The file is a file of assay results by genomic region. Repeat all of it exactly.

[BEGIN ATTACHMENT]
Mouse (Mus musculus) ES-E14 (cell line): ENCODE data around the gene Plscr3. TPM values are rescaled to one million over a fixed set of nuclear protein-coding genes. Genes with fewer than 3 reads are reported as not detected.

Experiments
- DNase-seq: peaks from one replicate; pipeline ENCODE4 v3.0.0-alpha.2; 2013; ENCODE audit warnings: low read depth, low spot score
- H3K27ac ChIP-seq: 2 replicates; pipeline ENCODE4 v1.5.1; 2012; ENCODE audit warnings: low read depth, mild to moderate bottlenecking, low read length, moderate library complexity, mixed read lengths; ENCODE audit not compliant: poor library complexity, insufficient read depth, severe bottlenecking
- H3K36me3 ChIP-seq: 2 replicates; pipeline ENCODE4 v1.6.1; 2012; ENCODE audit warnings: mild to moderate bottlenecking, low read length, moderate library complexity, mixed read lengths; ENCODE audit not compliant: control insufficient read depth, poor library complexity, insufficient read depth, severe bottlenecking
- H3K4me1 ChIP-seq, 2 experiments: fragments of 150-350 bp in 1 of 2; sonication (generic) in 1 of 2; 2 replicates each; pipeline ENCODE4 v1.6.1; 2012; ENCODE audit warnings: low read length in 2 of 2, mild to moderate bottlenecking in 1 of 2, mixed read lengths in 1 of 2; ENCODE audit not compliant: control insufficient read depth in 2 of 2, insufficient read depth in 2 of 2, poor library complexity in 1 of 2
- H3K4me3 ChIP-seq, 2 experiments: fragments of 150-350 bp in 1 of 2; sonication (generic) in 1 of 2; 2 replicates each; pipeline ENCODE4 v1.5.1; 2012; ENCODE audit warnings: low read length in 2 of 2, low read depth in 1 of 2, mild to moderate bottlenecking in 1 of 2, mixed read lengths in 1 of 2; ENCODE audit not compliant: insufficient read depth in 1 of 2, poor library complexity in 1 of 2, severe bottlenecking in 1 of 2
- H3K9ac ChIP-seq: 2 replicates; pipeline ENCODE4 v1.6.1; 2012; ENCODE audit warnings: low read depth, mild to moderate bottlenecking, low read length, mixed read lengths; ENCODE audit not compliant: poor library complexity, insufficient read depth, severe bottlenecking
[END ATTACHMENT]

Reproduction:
Mouse (Mus musculus) ES-E14 (cell line): ENCODE data around the gene Plscr3. TPM values are rescaled to one million over a fixed set of nuclear protein-coding genes. Genes with fewer than 3 reads are reported as not detected.

Experiments
- DNase-seq: peaks from one replicate; pipeline ENCODE4 v3.0.0-alpha.2; 2013; ENCODE audit warnings: low read depth, low spot score
- H3K27ac ChIP-seq: 2 replicates; pipeline ENCODE4 v1.5.1; 2012; ENCODE audit warnings: low read depth, mild to moderate bottlenecking, low read length, moderate library complexity, mixed read lengths; ENCODE audit not compliant: poor library complexity, insufficient read depth, severe bottlenecking
- H3K36me3 ChIP-seq: 2 replicates; pipeline ENCODE4 v1.6.1; 2012; ENCODE audit warnings: mild to moderate bottlenecking, low read length, moderate library complexity, mixed read lengths; ENCODE audit not compliant: control insufficient read depth, poor library complexity, insufficient read depth, severe bottlenecking
- H3K4me1 ChIP-seq, 2 experiments: fragments of 150-350 bp in 1 of 2; sonication (generic) in 1 of 2; 2 replicates each; pipeline ENCODE4 v1.6.1; 2012; ENCODE audit warnings: low read length in 2 of 2, mild to moderate bottlenecking in 1 of 2, mixed read lengths in 1 of 2; ENCODE audit not compliant: control insufficient read depth in 2 of 2, insufficient read depth in 2 of 2, poor library complexity in 1 of 2
- H3K4me3 ChIP-seq, 2 experiments: fragments of 150-350 bp in 1 of 2; sonication (generic) in 1 of 2; 2 replicates each; pipeline ENCODE4 v1.5.1; 2012; ENCODE audit warnings: low read length in 2 of 2, low read depth in 1 of 2, mild to moderate bottlenecking in 1 of 2, mixed read lengths in 1 of 2; ENCODE audit not compliant: insufficient read depth in 1 of 2, poor library complexity in 1 of 2, severe bottlenecking in 1 of 2
- H3K9ac ChIP-seq: 2 replicates; pipeline ENCODE4 v1.6.1; 2012; ENCODE audit warnings: low read depth, mild to moderate bottlenecking, low read length, mixed read lengths; ENCODE audit not compliant: poor library complexity, insufficient read depth, severe bottlenecking